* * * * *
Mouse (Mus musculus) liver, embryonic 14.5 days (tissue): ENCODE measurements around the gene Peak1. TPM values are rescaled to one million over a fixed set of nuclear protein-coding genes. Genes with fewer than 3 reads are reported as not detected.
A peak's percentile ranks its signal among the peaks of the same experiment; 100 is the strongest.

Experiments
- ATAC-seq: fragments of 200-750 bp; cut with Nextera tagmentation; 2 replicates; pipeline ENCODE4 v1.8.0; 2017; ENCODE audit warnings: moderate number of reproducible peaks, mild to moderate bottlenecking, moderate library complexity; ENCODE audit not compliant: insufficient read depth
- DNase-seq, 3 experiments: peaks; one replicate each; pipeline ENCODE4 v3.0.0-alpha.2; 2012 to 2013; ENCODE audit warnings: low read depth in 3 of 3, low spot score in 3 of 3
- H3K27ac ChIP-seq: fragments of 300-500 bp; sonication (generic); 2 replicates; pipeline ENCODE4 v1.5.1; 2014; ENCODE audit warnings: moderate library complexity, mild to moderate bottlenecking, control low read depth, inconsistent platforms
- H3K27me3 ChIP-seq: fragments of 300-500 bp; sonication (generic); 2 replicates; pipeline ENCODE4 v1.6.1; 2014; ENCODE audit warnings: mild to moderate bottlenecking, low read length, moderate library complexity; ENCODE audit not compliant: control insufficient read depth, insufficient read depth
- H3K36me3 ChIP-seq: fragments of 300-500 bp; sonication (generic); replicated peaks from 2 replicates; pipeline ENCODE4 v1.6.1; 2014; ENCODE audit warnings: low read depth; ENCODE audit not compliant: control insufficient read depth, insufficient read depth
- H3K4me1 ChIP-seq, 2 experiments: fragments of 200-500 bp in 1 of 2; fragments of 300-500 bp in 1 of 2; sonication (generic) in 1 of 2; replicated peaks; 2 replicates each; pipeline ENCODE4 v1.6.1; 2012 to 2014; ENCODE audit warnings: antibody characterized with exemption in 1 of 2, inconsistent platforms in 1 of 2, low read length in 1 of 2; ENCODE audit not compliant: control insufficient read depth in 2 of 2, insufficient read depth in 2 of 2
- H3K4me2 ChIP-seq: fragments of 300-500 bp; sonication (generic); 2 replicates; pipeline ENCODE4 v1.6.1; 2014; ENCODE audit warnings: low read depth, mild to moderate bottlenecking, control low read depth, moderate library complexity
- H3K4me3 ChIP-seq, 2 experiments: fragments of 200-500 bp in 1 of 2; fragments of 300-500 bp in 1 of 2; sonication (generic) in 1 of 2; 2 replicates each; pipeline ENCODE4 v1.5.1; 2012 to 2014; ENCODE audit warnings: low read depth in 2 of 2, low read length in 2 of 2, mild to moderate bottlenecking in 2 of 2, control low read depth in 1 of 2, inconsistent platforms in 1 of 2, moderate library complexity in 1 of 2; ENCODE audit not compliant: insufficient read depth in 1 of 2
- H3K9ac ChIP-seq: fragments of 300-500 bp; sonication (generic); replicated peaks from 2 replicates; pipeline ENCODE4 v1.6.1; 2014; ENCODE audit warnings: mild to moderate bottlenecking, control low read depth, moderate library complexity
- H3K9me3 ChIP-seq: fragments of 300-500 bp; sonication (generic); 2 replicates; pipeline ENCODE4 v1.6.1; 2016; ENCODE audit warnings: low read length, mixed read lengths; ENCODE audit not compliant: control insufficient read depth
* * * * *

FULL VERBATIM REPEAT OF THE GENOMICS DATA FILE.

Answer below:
Mouse (Mus musculus) liver, embryonic 14.5 days (tissue): ENCODE measurements around the gene Peak1. TPM values are rescaled to one million over a fixed set of nuclear protein-coding genes. Genes with fewer than 3 reads are reported as not detected.
A peak's percentile ranks its signal among the peaks of the same experiment; 100 is the strongest.

Experiments
- ATAC-seq: fragments of 200-750 bp; cut with Nextera tagmentation; 2 replicates; pipeline ENCODE4 v1.8.0; 2017; ENCODE audit warnings: moderate number of reproducible peaks, mild to moderate bottlenecking, moderate library complexity; ENCODE audit not compliant: insufficient read depth
- DNase-seq, 3 experiments: peaks; one replicate each; pipeline ENCODE4 v3.0.0-alpha.2; 2012 to 2013; ENCODE audit warnings: low read depth in 3 of 3, low spot score in 3 of 3
- H3K27ac ChIP-seq: fragments of 300-500 bp; sonication (generic); 2 replicates; pipeline ENCODE4 v1.5.1; 2014; ENCODE audit warnings: moderate library complexity, mild to moderate bottlenecking, control low read depth, inconsistent platforms
- H3K27me3 ChIP-seq: fragments of 300-500 bp; sonication (generic); 2 replicates; pipeline ENCODE4 v1.6.1; 2014; ENCODE audit warnings: mild to moderate bottlenecking, low read length, moderate library complexity; ENCODE audit not compliant: control insufficient read depth, insufficient read depth
- H3K36me3 ChIP-seq: fragments of 300-500 bp; sonication (generic); replicated peaks from 2 replicates; pipeline ENCODE4 v1.6.1; 2014; ENCODE audit warnings: low read depth; ENCODE audit not compliant: control insufficient read depth, insufficient read depth
- H3K4me1 ChIP-seq, 2 experiments: fragments of 200-500 bp in 1 of 2; fragments of 300-500 bp in 1 of 2; sonication (generic) in 1 of 2; replicated peaks; 2 replicates each; pipeline ENCODE4 v1.6.1; 2012 to 2014; ENCODE audit warnings: antibody characterized with exemption in 1 of 2, inconsistent platforms in 1 of 2, low read length in 1 of 2; ENCODE audit not compliant: control insufficient read depth in 2 of 2, insufficient read depth in 2 of 2
- H3K4me2 ChIP-seq: fragments of 300-500 bp; sonication (generic); 2 replicates; pipeline ENCODE4 v1.6.1; 2014; ENCODE audit warnings: low read depth, mild to moderate bottlenecking, control low read depth, moderate library complexity
- H3K4me3 ChIP-seq, 2 experiments: fragments of 200-500 bp in 1 of 2; fragments of 300-500 bp in 1 of 2; sonication (generic) in 1 of 2; 2 replicates each; pipeline ENCODE4 v1.5.1; 2012 to 2014; ENCODE audit warnings: low read depth in 2 of 2, low read length in 2 of 2, mild to moderate bottlenecking in 2 of 2, control low read depth in 1 of 2, inconsistent platforms in 1 of 2, moderate library complexity in 1 of 2; ENCODE audit not compliant: insufficient read depth in 1 of 2
- H3K9ac ChIP-seq: fragments of 300-500 bp; sonication (generic); replicated peaks from 2 replicates; pipeline ENCODE4 v1.6.1; 2014; ENCODE audit warnings: mild to moderate bottlenecking, control low read depth, moderate library complexity
- H3K9me3 ChIP-seq: fragments of 300-500 bp; sonication (generic); 2 replicates; pipeline ENCODE4 v1.6.1; 2016; ENCODE audit warnings: low read length, mixed read lengths; ENCODE audit not compliant: control insufficient read depth